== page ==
Canakinumab for acute gouty arthritis in patients with limited treatment options: results from two randomised, multicentre, active-controlled, double-blind trials and their initial extensions

  title={Canakinumab for acute gouty arthritis in patients with limited treatment options: results from two randomised, multicentre, active-controlled, double-blind trials and their initial extensions},
  author={Naomi Schlesinger and Rieke E Alten and Thomas Bardin and H. Ralph Schumacher and Mark Bloch and Alberto Gimona and Gerhard Dr. Krammer and Valda Murphy and Dominik Richard and Alexander So},
  journal={Annals of the Rheumatic Diseases},
  pages={1839 - 1848}
Objectives Gouty arthritis patients for whom non-steroidal anti-inflammatory drugs and colchicine are inappropriate have limited treatment options. Canakinumab, an anti-interleukin-1β monoclonal antibody, may be an option for such patients. The authors assessed the efficacy/safety of one dose of canakinumab 150 mg (n=230) or triamcinolone acetonide (TA) 40 mg (n=226) at baseline and upon a new flare in frequently flaring patients contraindicated for, intolerant of, or unresponsive to non… 
Canakinumab for the Patient With Difficult-to-Treat Gouty Arthritis: Review of the Clinical Evidence.
  • T. Bardin
  • Medicine
    Joint, bone, spine : revue du rhumatisme
  • 2015
Anakinra for the treatment of acute gout flares: a randomized, double-blind, placebo-controlled, active-comparator, non-inferiority trial.
Efficacy of anakinra was shown to be non-inferior to treatment as usual for the treatment of acute gout flares, suggesting that anakinRA is an effective treatment alternative for acute g out flares.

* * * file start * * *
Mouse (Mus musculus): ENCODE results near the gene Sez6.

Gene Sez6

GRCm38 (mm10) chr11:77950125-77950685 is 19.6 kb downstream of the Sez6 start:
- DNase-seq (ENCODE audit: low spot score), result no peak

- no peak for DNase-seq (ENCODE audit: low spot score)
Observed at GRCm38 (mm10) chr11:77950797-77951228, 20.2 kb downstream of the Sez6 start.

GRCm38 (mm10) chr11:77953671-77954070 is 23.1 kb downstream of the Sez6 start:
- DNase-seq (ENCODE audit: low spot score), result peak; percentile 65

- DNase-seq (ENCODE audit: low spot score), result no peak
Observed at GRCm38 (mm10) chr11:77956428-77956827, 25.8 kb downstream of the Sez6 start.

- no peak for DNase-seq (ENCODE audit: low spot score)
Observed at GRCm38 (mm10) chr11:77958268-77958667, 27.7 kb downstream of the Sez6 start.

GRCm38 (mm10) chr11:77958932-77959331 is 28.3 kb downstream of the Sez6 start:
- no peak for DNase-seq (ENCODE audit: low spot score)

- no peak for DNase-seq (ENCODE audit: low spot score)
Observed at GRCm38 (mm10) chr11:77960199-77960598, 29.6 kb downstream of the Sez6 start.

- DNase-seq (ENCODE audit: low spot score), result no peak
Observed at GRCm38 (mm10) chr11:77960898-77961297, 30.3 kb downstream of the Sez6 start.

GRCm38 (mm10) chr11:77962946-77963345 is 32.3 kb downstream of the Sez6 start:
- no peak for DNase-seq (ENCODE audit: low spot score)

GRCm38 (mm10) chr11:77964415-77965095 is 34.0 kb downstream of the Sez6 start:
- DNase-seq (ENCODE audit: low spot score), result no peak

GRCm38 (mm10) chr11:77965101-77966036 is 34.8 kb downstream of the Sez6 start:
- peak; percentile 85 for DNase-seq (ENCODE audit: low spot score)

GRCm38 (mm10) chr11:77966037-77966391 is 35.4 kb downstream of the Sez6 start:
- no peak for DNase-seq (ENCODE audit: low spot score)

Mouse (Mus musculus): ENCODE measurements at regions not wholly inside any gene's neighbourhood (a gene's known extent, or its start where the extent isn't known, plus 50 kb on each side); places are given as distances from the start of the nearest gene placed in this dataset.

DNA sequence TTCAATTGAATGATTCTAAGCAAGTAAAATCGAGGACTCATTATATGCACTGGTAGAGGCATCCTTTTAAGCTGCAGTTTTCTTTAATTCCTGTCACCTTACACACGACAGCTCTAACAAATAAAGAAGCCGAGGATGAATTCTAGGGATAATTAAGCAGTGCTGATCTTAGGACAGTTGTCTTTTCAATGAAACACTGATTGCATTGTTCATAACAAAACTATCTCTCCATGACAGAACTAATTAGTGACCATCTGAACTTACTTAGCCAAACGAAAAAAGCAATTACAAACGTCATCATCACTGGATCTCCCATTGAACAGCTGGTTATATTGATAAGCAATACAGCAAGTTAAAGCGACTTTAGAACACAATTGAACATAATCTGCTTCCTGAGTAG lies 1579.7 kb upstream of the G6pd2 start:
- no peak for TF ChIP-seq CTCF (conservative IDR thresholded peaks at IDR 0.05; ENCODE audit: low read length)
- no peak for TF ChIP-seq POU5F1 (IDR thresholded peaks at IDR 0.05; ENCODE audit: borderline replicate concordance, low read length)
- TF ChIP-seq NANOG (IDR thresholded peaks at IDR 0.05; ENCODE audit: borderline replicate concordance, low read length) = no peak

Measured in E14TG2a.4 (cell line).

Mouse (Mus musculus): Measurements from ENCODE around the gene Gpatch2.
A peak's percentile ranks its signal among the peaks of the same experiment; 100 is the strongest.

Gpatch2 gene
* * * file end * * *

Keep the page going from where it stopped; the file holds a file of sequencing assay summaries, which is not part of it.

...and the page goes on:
Canakinumab: A Guide to Its Use in Acute Gouty Arthritis Flares
On-demand treatment with subcutaneous canakinumab 150 mg significantly relieved the pain and inflammation of a new gout flare, and reduced the risk of new flares in patients with acute gouty arthritis flares in whom standard treatment with non-steroidal anti-inflammatories and/or colchicine was inappropriate.
The efficacy and safety of treatments for acute gout: results from a series of systematic literature reviews including Cochrane reviews on intraarticular glucocorticoids, colchicine, nonsteroidal antiinflammatory drugs, and interleukin-1 inhibitors.
GC, NSAID, low-dose colchicine, and canakinumab all effectively treat acute gout and there was insufficient evidence to rank them.
Canakinumab in gout
  • N. Schlesinger
  • Medicine, Biology
    Expert opinion on biological therapy
  • 2012
Canakinumab has been found to be superior to triamcinolone acetonide in acute gout and to colchicine in gout attack prophylaxis in reducing pain and risk of new gout attacks.
A Beacon in the Dark: Canakinumab. A New Therapeutic Perspective in Chronic Tophaceous Gout
Canakinumab appeared to be a viable, safe, and effective alternative to conventional therapies in this patient with gout who had limited therapeutic options, and a gradual, rapid, and significant reduction in pain.
Feasibility randomised multicentre, double-blind, double-dummy controlled trial of anakinra, an interleukin-1 receptor antagonist versus intramuscular methylprednisolone for acute gout attacks in patients with chronic kidney disease (ASGARD): protocol study
The protocol for a feasibility randomised controlled trial comparing anakinra, a novel interleukin-1 antagonist versus steroids in people with chronic kidney disease (ASGARD) is described, to assess the feasibility of the trial design and procedures for a definitive RCT.